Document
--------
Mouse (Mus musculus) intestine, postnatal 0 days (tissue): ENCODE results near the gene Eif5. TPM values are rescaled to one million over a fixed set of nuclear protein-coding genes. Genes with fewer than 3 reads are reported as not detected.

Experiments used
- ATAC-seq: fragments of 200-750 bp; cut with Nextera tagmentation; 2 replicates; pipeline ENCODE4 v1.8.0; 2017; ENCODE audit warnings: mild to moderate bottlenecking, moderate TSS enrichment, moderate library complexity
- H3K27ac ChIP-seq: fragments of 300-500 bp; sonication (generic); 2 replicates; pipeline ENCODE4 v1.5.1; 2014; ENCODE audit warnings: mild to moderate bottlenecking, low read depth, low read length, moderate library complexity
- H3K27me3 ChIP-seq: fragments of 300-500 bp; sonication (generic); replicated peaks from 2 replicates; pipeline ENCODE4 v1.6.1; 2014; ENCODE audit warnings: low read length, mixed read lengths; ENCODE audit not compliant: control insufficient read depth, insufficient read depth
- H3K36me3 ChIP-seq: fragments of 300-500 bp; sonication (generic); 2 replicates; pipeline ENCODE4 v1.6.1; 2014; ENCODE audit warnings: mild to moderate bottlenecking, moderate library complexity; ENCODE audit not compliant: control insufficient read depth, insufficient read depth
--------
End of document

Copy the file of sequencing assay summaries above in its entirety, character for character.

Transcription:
Mouse (Mus musculus) intestine, postnatal 0 days (tissue): ENCODE results near the gene Eif5. TPM values are rescaled to one million over a fixed set of nuclear protein-coding genes. Genes with fewer than 3 reads are reported as not detected.

Experiments used
- ATAC-seq: fragments of 200-750 bp; cut with Nextera tagmentation; 2 replicates; pipeline ENCODE4 v1.8.0; 2017; ENCODE audit warnings: mild to moderate bottlenecking, moderate TSS enrichment, moderate library complexity
- H3K27ac ChIP-seq: fragments of 300-500 bp; sonication (generic); 2 replicates; pipeline ENCODE4 v1.5.1; 2014; ENCODE audit warnings: mild to moderate bottlenecking, low read depth, low read length, moderate library complexity
- H3K27me3 ChIP-seq: fragments of 300-500 bp; sonication (generic); replicated peaks from 2 replicates; pipeline ENCODE4 v1.6.1; 2014; ENCODE audit warnings: low read length, mixed read lengths; ENCODE audit not compliant: control insufficient read depth, insufficient read depth
- H3K36me3 ChIP-seq: fragments of 300-500 bp; sonication (generic); 2 replicates; pipeline ENCODE4 v1.6.1; 2014; ENCODE audit warnings: mild to moderate bottlenecking, moderate library complexity; ENCODE audit not compliant: control insufficient read depth, insufficient read depth